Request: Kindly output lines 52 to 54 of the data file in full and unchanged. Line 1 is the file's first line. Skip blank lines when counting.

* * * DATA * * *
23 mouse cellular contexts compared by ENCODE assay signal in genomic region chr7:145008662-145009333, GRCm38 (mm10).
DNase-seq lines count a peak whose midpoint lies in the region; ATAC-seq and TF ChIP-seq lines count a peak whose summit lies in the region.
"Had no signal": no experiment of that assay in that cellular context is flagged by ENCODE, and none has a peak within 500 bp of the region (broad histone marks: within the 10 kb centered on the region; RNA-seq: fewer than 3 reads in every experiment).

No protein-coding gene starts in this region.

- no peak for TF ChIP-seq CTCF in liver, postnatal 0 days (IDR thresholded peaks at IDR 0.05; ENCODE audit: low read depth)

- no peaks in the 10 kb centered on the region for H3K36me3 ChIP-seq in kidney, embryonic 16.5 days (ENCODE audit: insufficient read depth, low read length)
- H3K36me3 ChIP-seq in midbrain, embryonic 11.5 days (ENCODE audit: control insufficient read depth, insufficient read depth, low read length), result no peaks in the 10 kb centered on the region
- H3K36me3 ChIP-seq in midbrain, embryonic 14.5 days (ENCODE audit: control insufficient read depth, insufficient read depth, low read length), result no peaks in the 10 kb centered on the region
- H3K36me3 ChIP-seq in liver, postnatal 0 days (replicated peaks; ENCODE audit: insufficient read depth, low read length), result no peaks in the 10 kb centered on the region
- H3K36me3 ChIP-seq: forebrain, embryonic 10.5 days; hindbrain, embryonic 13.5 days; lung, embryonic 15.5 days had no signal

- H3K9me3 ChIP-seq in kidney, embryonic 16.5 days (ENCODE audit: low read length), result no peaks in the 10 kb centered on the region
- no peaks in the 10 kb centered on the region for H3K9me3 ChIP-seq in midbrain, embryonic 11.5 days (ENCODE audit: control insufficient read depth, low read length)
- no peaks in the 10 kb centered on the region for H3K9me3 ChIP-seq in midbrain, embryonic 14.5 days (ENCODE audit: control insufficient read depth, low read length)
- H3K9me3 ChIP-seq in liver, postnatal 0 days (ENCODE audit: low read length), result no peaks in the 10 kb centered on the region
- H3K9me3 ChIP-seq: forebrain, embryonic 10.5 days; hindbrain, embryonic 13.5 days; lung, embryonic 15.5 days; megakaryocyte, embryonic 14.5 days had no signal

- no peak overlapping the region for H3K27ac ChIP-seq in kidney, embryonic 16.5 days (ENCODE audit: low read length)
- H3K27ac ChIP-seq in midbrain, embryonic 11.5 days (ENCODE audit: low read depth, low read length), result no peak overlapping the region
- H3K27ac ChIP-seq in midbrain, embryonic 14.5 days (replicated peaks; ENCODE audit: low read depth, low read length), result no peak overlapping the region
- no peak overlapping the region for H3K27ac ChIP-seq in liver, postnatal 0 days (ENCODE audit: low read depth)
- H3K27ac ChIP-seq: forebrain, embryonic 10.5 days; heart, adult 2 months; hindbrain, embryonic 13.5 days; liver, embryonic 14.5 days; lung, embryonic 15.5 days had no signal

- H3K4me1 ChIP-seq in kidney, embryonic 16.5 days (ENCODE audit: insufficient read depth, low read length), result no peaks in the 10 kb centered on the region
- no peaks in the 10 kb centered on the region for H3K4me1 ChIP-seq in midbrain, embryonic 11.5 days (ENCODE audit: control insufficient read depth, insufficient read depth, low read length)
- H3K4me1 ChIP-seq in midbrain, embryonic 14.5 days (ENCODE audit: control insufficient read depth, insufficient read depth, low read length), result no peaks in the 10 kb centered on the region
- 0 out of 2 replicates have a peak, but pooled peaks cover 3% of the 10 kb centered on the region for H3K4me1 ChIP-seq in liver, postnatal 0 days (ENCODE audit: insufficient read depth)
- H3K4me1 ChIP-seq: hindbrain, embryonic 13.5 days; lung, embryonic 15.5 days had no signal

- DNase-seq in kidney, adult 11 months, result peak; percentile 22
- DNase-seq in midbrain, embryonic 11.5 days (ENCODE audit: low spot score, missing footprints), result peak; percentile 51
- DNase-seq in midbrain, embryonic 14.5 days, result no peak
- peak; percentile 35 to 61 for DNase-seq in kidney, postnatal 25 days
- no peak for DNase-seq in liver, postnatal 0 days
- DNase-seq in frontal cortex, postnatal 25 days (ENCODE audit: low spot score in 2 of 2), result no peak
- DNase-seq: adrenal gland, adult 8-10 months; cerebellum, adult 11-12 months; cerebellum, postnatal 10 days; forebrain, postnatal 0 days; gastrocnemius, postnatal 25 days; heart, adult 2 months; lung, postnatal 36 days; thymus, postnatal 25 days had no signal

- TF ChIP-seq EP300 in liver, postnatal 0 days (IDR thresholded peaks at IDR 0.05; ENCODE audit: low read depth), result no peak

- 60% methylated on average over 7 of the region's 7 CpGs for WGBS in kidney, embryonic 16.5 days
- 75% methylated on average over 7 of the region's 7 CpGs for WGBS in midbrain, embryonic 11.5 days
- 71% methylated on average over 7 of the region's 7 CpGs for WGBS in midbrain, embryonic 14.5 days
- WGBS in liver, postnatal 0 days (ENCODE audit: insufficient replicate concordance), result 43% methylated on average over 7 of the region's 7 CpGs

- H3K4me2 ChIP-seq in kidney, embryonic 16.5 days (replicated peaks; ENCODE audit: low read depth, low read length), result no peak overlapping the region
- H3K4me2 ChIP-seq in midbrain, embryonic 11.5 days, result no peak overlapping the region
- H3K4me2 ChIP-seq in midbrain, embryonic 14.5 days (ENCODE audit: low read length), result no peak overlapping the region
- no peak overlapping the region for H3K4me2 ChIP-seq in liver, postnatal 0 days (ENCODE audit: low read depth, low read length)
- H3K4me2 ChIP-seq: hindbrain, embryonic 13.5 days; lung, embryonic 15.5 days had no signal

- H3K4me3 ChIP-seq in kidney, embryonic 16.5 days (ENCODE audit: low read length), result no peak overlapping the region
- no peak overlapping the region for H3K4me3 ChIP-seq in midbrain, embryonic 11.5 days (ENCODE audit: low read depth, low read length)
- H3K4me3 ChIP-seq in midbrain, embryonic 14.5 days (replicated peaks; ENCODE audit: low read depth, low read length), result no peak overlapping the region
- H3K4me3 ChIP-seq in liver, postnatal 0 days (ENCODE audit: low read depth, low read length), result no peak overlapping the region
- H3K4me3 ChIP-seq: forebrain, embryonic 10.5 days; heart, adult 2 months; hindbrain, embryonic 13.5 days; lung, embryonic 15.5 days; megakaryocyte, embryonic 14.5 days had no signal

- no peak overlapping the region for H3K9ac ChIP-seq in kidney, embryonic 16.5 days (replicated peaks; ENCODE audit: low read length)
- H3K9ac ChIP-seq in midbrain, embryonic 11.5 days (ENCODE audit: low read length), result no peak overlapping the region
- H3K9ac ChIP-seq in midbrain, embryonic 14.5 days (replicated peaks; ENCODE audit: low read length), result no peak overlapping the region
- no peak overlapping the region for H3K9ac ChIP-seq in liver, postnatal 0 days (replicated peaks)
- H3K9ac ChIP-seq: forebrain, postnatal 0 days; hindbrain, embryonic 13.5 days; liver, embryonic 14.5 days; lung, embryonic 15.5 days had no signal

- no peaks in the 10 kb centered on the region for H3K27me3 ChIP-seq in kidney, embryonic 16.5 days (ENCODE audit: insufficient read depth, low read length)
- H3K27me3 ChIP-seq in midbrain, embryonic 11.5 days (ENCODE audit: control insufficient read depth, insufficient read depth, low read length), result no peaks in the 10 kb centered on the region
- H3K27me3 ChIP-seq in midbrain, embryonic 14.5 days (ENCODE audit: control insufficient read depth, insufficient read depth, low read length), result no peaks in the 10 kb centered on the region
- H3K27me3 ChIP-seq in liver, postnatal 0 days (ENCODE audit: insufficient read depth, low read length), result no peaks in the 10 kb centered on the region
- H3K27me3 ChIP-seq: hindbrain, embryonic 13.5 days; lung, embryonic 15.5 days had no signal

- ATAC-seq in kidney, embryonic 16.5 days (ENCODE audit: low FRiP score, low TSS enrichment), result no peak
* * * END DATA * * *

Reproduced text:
- H3K9ac ChIP-seq: forebrain, postnatal 0 days; hindbrain, embryonic 13.5 days; liver, embryonic 14.5 days; lung, embryonic 15.5 days had no signal

- no peaks in the 10 kb centered on the region for H3K27me3 ChIP-seq in kidney, embryonic 16.5 days (ENCODE audit: insufficient read depth, low read length)
- H3K27me3 ChIP-seq in midbrain, embryonic 11.5 days (ENCODE audit: control insufficient read depth, insufficient read depth, low read length), result no peaks in the 10 kb centered on the region